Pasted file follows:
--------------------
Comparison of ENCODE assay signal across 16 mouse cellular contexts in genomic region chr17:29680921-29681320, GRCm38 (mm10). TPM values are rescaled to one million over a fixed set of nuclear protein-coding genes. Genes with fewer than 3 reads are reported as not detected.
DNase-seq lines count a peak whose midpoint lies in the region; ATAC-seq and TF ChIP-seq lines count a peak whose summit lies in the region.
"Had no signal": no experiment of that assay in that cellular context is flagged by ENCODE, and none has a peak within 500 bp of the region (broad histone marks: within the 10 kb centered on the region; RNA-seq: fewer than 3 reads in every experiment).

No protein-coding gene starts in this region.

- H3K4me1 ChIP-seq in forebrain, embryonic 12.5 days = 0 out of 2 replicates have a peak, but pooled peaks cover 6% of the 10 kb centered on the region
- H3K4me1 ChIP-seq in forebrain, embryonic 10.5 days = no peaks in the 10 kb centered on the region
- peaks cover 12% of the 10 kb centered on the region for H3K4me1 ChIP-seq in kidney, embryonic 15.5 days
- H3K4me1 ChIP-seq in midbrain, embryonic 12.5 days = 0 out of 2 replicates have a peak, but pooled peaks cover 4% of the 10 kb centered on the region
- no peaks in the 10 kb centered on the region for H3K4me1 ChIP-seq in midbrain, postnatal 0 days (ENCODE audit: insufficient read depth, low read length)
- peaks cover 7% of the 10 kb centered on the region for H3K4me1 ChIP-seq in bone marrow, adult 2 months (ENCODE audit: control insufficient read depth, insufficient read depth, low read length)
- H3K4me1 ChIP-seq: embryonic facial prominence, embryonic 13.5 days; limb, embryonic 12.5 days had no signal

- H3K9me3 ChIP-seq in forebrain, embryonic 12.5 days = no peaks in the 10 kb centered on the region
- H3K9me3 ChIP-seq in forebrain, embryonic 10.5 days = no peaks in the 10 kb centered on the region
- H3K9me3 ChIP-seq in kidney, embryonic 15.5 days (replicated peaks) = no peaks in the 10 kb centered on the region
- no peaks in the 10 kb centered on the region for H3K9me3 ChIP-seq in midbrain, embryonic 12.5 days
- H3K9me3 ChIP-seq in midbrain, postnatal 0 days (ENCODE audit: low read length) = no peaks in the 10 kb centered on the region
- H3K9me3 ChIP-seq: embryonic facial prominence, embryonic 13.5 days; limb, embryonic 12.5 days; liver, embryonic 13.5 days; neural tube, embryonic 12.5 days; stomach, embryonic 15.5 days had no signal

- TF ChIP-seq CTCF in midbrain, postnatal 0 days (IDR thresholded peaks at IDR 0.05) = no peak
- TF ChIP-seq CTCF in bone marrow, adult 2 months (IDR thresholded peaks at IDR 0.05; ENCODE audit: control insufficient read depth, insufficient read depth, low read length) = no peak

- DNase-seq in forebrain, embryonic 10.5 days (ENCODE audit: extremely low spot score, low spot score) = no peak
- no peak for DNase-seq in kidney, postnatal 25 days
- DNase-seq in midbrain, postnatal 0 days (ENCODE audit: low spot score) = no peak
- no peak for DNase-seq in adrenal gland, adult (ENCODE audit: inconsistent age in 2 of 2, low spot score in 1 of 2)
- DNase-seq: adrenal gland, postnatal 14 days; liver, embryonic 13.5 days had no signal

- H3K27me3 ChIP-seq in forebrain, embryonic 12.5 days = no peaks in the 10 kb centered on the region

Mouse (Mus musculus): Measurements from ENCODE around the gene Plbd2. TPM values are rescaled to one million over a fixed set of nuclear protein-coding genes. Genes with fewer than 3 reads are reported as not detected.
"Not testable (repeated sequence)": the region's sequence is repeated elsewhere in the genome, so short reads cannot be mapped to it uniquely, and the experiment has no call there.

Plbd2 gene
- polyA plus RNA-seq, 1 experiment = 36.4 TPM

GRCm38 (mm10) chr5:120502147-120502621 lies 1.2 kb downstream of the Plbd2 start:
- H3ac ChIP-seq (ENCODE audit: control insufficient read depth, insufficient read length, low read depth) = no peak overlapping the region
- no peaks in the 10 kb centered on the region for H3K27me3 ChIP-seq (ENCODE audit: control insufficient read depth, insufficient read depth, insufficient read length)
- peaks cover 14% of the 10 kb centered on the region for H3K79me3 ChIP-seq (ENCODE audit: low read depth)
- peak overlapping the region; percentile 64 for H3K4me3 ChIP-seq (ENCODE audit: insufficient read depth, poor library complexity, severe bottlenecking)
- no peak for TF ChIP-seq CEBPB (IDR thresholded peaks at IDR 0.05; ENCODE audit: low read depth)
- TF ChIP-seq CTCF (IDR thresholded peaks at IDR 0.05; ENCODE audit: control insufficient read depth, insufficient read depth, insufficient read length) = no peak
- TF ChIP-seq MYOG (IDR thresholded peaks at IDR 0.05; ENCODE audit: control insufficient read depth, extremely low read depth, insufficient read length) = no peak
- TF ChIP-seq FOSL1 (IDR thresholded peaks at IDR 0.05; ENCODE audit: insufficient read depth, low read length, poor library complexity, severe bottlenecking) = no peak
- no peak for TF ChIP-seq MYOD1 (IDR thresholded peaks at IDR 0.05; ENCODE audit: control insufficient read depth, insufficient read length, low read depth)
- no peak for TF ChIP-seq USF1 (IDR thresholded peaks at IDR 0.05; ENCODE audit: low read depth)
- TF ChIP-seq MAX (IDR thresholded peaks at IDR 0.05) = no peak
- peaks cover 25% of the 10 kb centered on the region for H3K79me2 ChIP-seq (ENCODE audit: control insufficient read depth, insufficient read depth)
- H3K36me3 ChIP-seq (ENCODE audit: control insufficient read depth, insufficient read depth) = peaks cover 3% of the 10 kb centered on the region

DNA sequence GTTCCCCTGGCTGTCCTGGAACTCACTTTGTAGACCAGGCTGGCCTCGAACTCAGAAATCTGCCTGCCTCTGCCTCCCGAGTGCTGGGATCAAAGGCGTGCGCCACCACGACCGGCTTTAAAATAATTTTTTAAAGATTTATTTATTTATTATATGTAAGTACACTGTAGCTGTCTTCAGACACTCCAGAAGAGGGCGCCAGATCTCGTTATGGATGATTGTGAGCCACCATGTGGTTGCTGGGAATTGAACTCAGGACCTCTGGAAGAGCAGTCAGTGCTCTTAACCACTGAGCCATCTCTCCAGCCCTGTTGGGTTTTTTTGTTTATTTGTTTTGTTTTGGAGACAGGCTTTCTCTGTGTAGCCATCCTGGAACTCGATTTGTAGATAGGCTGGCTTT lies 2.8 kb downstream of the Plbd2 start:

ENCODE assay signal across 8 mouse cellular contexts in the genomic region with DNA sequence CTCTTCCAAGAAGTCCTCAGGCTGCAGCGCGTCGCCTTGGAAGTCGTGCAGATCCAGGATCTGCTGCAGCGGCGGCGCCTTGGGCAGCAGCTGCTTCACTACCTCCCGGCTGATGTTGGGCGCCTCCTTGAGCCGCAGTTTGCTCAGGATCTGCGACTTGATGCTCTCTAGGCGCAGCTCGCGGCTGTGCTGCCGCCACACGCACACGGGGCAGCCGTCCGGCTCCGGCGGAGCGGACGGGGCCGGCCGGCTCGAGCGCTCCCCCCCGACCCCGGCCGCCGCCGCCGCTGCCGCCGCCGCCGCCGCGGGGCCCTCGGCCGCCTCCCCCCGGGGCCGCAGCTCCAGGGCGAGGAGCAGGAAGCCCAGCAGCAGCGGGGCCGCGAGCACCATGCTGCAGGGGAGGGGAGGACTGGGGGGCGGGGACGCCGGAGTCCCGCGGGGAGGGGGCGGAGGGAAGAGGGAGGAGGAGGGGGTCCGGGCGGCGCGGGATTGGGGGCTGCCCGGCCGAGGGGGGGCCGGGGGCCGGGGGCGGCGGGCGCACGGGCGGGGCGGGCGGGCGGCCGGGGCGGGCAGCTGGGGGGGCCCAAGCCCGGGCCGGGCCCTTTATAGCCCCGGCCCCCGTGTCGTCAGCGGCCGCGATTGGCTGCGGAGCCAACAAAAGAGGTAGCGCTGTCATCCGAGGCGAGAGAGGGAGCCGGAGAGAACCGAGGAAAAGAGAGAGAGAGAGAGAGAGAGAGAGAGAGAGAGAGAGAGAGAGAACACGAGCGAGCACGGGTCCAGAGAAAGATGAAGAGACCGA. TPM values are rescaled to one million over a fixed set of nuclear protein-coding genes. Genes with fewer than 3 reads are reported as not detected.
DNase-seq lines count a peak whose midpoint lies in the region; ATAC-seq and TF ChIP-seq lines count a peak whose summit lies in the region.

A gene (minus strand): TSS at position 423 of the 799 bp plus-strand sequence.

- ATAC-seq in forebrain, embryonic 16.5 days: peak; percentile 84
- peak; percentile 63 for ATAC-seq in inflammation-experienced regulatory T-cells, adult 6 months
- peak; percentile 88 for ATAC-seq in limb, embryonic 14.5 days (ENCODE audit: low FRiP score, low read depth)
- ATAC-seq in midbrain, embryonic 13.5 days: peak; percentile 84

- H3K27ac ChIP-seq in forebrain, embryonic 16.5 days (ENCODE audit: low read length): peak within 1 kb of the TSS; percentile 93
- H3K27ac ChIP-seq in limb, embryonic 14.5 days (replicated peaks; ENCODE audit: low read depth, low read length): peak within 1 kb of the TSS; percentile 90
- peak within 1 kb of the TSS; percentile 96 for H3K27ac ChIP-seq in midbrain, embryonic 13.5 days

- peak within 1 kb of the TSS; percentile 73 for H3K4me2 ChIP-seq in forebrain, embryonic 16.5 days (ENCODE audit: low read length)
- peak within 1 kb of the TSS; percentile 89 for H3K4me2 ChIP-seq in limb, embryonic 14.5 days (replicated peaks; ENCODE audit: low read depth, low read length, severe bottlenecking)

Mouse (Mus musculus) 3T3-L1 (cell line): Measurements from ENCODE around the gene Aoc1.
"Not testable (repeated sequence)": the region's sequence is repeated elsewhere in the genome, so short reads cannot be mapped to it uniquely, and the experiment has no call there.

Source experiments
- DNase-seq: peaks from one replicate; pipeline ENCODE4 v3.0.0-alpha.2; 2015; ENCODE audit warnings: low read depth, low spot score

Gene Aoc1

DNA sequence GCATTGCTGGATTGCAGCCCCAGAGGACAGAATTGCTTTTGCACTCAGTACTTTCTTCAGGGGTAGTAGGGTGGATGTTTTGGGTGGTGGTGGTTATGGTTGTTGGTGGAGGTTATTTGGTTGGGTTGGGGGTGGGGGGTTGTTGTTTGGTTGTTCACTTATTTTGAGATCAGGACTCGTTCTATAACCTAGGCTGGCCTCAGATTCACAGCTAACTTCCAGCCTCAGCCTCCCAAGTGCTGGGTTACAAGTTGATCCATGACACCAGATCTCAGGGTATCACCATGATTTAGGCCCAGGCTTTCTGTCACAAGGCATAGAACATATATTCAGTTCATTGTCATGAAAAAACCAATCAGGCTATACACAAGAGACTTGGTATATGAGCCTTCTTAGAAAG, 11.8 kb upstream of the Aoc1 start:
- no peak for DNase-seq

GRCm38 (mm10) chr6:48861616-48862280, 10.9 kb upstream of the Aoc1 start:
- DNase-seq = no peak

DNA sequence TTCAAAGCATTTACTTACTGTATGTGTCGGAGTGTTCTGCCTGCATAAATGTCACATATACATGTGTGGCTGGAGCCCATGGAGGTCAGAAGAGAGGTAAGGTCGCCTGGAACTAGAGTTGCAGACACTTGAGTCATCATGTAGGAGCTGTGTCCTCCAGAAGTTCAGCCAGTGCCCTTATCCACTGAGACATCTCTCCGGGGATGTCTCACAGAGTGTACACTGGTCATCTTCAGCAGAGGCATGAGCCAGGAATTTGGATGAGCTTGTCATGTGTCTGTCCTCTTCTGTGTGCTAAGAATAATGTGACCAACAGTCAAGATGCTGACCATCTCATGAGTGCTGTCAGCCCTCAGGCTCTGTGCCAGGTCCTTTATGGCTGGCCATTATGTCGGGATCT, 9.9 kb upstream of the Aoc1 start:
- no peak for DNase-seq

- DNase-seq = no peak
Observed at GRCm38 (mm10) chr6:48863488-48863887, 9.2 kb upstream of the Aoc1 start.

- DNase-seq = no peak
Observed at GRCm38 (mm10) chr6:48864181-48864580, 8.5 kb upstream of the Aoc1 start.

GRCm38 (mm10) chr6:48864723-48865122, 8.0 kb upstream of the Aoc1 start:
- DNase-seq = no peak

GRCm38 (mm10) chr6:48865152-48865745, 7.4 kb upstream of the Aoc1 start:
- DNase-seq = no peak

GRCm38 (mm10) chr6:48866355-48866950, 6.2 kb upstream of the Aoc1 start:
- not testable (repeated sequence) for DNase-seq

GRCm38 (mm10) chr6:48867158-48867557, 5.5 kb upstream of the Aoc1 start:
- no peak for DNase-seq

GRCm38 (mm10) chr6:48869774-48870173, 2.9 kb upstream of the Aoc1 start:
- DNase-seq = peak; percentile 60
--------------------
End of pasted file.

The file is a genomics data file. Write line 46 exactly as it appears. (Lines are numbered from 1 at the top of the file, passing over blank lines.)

DNase-seq lines count a peak whose midpoint lies in the region; ATAC-seq and TF ChIP-seq lines count a peak whose summit lies in the region.